A SWIFT code — sometimes also called a BIC number — is a standard format for Business Identifier Codes (BIC). It’s used to identify banks and financial institutions globally. It says who and where they are — a sort of international bank code or ID.

            These codes are used when transferring money between banks, in particular for international wire transfers or SEPA payments. Banks also use these codes to exchange messages between each other.

            PayPal

            PayPal allows customers to transfer between each other domestically and internationally. Paypal is a reliable transfer system, but does come with fees.

            Sending international personal transactions

            Market of recipient’s address

            Funding Source

            Rate (of send amount)

            Any other market (where available)

            PayPal Balance or an AU Bank Account

            5.00%

            • a minimum charge of 0.99 AUD

            • a maximum charge of 5.99 AUD

            Cards (any portion funded)

            5.00% + 2.60% + fixed fee

            • a minimum charge of 0.99 AUD

            • a maximum charge of 5.99 AUD

            Source: Paypal

            What about currency exchange booths?

            If you are planning on going overseas, you can also simply take cash to a currency exchange booth to exchange Australian cash for another currency and take the cash with you overseas.

            Remember these stores make money by charging a poorer exchange rate than the spot rate, plus maybe a commission depending on the brand. It’s one of the few places you can negotiate a better deal, however. If you are heading overseas, don’t leave this until the last minute as the worst deals are usually at the airport, where travelers are forced to exchange cash before they leave or enter a country.

            Keep an eye on exchange rates and head to your local foreign currency exchange with the possibility of walking away that day without exchanging your cash. Don’t be afraid to ask for a quote and take that offer to another vendor to see if it can be beaten.

            Scams

            Before sending money overseas, always check as best you can that the transfer system you are using isn’t a scam. Additionally, make sure you are aware of the risks of international transfers. Once you have sent money internationally, it is very difficult to get it back should you send to the wrong recipient.

            If you are planning to send a large amount money overseas, try sending a trial transaction of a few dollars first. Once they receive it, you can send the full amount. You may pay extra in fees this way, but it could save you thousands should the test transaction not work for any reason.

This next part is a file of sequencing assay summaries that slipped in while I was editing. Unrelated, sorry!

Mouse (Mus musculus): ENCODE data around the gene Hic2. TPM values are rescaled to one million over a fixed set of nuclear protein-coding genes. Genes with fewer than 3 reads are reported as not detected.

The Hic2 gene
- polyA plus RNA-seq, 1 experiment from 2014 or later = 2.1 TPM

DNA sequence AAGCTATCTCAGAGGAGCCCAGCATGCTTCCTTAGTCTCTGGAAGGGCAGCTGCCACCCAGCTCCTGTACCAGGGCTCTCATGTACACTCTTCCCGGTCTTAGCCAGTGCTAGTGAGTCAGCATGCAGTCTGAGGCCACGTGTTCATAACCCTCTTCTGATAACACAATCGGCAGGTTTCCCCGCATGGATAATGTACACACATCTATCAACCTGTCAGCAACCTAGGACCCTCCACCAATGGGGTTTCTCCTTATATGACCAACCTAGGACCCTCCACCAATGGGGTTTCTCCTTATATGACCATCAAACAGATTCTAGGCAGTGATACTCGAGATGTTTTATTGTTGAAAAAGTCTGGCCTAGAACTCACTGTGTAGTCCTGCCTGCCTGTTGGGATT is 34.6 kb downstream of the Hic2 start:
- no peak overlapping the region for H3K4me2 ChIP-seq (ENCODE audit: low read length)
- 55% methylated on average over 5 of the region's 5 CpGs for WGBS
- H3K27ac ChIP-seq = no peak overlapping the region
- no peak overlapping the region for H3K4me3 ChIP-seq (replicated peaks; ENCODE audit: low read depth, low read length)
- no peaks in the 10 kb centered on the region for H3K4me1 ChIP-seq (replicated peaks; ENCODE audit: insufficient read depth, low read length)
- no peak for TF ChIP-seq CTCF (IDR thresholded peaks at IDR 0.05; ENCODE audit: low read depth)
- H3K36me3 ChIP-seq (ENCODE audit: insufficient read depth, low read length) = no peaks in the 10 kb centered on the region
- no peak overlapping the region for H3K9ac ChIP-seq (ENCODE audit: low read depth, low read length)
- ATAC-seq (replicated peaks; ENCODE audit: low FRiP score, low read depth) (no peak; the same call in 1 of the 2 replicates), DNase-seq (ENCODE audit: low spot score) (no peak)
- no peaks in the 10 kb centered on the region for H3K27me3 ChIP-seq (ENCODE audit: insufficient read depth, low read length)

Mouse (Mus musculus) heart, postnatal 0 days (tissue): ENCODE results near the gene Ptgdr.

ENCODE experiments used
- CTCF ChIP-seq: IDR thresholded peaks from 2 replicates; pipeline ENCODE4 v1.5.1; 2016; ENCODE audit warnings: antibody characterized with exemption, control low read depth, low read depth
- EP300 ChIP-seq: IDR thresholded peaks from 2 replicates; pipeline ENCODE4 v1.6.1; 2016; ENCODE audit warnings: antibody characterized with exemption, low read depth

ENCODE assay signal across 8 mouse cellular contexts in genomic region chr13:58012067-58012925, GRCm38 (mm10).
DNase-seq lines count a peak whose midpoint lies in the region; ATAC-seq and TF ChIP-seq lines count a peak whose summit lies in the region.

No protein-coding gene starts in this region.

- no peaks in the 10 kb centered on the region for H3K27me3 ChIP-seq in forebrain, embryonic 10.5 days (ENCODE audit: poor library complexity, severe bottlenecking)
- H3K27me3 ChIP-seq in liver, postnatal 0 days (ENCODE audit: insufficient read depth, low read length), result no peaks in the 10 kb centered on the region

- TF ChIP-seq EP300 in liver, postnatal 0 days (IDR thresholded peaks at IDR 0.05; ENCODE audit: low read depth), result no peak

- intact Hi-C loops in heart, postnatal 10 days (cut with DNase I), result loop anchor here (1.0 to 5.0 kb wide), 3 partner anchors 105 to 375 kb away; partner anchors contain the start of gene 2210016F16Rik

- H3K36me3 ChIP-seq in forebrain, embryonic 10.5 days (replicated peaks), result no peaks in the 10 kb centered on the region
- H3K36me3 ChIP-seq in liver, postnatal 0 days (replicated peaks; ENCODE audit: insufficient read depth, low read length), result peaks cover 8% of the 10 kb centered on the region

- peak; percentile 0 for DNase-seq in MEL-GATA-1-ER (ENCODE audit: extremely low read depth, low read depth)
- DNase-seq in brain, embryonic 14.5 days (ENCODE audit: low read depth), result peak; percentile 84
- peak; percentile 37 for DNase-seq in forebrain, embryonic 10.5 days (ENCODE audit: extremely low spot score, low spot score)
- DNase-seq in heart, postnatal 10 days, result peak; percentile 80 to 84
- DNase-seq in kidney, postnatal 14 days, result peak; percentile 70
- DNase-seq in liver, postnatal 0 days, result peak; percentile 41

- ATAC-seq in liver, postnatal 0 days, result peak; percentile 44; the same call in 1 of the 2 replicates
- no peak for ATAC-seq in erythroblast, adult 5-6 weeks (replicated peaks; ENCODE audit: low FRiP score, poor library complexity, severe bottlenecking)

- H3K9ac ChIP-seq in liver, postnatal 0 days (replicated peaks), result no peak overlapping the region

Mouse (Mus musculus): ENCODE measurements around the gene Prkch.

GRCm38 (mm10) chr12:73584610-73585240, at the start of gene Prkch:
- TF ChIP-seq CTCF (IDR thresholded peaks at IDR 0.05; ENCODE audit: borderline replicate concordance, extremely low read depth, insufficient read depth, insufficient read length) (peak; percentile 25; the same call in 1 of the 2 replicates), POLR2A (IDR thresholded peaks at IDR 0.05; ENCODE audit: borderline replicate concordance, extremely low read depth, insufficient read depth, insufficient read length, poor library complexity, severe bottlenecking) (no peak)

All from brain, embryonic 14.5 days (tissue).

Factors to consider when sending money overseas

            When comparing transfer options, the main factors to consider are:

            1. Exchange rate

            The exchange rate is the value of the AUD compared to foreign currency. This will fluctuate as the value rises and falls. For example, $1 AUD is worth $0.73 USD at the time of writing. This is called the spot rate. Different banks and transfer facilitators will offer different exchange rates. Be sure to compare these when deciding who to transfer through.

            2. Fees

            Most international transfers will come with a service fee. Always read the terms and conditions of the institution you transfer through to avoid being hit with a surprise fee. Some may be a set fee per transaction, while others will be based on the amount of money you are sending.

            3. Limits

            Most banks and online transfer facilitators will have minimum and maximum transfer limits. Check before you transfer what these limits are.

            4. Time

            Not all transfers will be instant. Some international transfers can take days to clear both in the account you transfer from and transfer too.

            5. Customer service

            It’s important to consider who you transfer with and what contact and support they offer customers. If you have questions, not all transfers will have a customer service team you can contact.

            6. Send/receive method

            Different transactions will allow you to send and receive money in different ways. For example, Paypal is a digital transfer connected to an email or phone number, while a Western Union transfer will allow you to send cash.

            7. Identifier info

            Another aspect to consider is what information you need to facilitate the transaction. Paypal for example allows you to send with just an email address, whilst online transfer portals like Wise will require more information.


            Image by Nick Fewings via Unsplash

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            author-avatar
            Aaron joined Savings.com.au in 2021. He is a finance journalist with a keen interest in property, the share market, and improving financial literacy in young Australians.